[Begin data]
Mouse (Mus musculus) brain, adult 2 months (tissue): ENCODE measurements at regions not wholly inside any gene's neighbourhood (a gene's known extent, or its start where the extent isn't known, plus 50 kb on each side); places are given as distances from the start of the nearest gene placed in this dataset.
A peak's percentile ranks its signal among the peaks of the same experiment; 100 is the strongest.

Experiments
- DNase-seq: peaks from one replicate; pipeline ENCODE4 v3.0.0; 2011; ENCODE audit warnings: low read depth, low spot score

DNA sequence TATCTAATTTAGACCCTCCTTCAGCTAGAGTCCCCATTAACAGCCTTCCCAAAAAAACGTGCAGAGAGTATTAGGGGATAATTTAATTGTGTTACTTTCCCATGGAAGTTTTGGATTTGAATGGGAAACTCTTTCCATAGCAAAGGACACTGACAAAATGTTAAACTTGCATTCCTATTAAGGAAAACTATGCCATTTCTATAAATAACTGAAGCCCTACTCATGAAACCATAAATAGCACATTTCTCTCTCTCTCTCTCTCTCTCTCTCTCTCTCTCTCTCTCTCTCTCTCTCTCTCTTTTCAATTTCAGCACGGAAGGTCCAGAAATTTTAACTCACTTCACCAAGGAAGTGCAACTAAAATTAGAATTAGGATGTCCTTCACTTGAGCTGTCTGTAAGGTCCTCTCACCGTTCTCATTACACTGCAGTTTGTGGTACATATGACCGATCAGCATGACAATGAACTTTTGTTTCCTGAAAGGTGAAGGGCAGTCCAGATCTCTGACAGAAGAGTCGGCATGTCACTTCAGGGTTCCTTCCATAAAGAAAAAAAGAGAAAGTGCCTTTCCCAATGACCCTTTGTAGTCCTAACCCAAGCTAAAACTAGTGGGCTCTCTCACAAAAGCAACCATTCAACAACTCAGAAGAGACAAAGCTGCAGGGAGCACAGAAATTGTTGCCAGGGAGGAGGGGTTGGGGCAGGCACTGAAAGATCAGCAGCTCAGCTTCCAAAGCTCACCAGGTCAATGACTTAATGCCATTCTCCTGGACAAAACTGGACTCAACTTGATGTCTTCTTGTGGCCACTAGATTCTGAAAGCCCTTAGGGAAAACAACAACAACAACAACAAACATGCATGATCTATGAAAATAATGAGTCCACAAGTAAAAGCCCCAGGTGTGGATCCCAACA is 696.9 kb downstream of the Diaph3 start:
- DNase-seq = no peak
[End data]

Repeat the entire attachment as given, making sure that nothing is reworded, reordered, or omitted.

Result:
Mouse (Mus musculus) brain, adult 2 months (tissue): ENCODE measurements at regions not wholly inside any gene's neighbourhood (a gene's known extent, or its start where the extent isn't known, plus 50 kb on each side); places are given as distances from the start of the nearest gene placed in this dataset.
A peak's percentile ranks its signal among the peaks of the same experiment; 100 is the strongest.

Experiments
- DNase-seq: peaks from one replicate; pipeline ENCODE4 v3.0.0; 2011; ENCODE audit warnings: low read depth, low spot score

DNA sequence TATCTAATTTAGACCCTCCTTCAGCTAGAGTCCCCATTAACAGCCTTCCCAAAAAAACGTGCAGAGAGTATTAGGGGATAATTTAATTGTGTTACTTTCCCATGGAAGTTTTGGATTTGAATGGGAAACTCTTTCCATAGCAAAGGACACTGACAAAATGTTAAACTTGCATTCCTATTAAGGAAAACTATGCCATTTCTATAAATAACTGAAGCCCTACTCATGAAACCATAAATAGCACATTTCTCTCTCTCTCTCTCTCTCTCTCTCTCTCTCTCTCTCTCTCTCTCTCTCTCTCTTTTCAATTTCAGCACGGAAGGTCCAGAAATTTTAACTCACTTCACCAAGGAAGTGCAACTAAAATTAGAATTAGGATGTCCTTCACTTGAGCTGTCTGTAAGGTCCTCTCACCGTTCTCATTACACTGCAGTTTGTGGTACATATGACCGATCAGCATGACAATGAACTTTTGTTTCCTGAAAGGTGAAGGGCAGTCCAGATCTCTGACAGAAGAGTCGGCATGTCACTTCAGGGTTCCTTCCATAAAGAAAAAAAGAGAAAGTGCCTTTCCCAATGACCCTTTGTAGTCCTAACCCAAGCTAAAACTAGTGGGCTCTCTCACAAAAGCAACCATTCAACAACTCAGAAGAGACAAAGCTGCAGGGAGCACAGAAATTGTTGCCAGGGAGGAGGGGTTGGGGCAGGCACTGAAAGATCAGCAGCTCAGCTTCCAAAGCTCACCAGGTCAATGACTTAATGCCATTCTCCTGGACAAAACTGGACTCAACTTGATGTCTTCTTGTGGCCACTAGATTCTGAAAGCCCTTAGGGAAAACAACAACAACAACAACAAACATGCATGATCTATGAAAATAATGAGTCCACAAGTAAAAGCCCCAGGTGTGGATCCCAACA is 696.9 kb downstream of the Diaph3 start:
- DNase-seq = no peak